Draycott Hill near Oare, WiltshireThere is something about sunshine in the depths of winter that is particularly restorative, even in the Arctic winds that were blowing that day. And the landscape of chalk downland always holds a special magic for me, growing up as I did in the Chilterns. The walk route around Oare is one I will definitely revisit, perhaps in early summer when orchids may be about. Even in early January it was beautiful, with red kites and buzzards wheeling on the wind currents high above the hills.

Festival of Light, Newbury December 2015Winter can feel like a bit of a miserable time, especially if the weather is wet and grey. Fortunately there are opportunities to dispel the darkness: Newbury hosts an annual Festival Of Light, a midwinter celebration where locals make lanterns from willow and tissue before joining together in a parade through the town. There were lanterns of all shapes and designs, including stars, fish, boats, spaceships and even a dalek and a Darth Vader! At the end of the parade there were hot chestnut sellers, brightly-burning braziers to warm your hands at and a lively band to keep everyone warm. There was a great energy there, definitely an inspired way to ward off the winter blues.

Another winter event which got people together was the Thousand Voices evening. Local choirs (including Wacapella, our Sing The World performance group) sang separately at various locations across Newbury town centre, before joining together by the Christmas tree in the market place for a mass sing. It was great fun to take part… I’m not sure that I’ve ever heard The Twelve Days Of Christmas sung quite so loudly before!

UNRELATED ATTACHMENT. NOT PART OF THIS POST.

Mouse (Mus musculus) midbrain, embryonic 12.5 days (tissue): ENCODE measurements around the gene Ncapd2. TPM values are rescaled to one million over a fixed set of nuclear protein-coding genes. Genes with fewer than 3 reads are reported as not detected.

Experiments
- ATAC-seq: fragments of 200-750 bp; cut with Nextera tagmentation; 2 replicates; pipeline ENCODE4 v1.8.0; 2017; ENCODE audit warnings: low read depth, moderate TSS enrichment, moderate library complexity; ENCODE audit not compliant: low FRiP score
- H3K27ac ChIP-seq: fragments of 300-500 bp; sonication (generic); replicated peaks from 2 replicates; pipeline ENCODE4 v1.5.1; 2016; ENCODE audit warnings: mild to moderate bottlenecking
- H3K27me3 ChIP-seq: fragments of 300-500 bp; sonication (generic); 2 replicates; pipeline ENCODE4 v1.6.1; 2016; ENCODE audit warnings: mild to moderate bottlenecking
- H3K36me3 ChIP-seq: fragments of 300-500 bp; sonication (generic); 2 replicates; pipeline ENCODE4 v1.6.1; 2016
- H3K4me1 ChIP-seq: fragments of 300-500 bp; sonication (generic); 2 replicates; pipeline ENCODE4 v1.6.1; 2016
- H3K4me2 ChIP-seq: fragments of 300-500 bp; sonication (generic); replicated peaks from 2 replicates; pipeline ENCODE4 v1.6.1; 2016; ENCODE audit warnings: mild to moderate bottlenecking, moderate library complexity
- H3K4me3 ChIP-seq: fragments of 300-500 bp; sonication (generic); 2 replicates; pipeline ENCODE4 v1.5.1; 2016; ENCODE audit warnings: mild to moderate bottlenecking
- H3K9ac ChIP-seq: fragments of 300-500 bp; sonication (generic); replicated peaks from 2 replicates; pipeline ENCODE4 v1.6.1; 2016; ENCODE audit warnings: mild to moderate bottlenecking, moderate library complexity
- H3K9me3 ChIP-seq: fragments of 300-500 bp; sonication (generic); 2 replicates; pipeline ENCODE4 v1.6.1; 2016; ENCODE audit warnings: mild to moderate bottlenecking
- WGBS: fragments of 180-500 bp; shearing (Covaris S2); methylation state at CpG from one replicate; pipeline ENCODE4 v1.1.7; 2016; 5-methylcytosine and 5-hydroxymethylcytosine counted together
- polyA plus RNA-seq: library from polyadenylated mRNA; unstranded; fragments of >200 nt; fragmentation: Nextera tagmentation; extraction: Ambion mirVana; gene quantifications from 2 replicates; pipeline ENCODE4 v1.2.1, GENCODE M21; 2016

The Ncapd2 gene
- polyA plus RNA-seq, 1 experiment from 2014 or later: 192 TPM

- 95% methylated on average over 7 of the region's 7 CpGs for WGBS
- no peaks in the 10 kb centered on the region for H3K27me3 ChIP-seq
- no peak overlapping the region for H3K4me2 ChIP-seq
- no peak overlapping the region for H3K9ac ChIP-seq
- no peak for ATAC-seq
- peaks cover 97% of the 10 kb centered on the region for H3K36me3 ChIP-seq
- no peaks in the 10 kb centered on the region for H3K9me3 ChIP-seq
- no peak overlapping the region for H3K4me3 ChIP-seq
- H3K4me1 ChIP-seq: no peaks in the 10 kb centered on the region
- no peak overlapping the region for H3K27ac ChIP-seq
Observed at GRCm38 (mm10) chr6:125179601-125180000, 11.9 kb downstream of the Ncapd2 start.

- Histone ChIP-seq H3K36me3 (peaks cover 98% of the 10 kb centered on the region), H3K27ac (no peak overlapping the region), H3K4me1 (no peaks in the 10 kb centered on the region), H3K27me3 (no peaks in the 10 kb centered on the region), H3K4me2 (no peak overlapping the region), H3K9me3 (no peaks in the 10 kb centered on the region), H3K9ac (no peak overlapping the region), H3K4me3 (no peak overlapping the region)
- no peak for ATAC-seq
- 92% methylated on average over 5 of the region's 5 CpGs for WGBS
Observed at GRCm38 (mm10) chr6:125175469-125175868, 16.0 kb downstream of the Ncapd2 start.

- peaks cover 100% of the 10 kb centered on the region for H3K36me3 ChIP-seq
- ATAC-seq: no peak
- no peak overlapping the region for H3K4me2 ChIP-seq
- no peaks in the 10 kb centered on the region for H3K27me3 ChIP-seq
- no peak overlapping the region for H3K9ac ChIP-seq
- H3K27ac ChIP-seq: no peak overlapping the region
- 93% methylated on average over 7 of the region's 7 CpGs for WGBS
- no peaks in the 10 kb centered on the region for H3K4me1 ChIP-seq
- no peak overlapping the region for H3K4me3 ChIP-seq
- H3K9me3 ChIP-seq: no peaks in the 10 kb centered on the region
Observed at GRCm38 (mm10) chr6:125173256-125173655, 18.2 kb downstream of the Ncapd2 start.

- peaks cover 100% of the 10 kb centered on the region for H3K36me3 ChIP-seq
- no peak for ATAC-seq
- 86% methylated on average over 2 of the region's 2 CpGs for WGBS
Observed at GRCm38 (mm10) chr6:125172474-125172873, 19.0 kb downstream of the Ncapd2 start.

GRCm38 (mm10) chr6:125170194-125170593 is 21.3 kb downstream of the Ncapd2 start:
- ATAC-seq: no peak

Winter trees, Snelsmore Common

In contrast to the gloomy and soggy winter of 2013/2014, December and January have brought a good share of bright days, perfect for getting out and about in. In mid-January I went for a walk across Snelsmore Common, a nature reserve on the edge of Newbury now managed by local wildlife trust BBOWT. This is a site both popular with locals and rich in wildlife and interesting habitats (including bogs with carnivorous plants known as sundews). Going back over a decade, I lived up a tree at Snelsmore for a short time, along with a host of other hardy souls seeking to prevent the dreaded Newbury Bypass from being constructed. The Newbury Bypass protest is well remembered by locals, whether or not they were involved in either the activism or the road building. I lost my heart to this lovely stretch of ancient woodland and like many of my friends it was gut-wrenching to be there when the bailiffs and bulldozers finally rolled in and destroyed a swathe of this amazing place forever.

Happily, activism and opposition to environmental destruction and social injustice is still going strong in the UK. As the media and political parties crank up their apparatus for the General Election campaigning season we’ll no doubt have more coverage than we want of democracy in action… But mindful of what’s going down in other areas of the world (Ukraine and Russia, for instance) it’s a good time to remember that we’re lucky to have a democratic system at all, flawed though it is. Being something of an anarchist/libertarian I’m not a huge fan of our current set-up, but I’ll certainly be voting on election day. The good news is that the Green Party is fielding candidates in every ward of Berkshire, which at least gives me an opportunity to vote for someone whose politics reflect my own interests. And for those who say that voting for the Green Party is a wasted vote because it will allow the Tories back in, my considered response is: thhhbbppppt. *blows raspberry*

Time 2 Act: march against climate change, 7th March 2015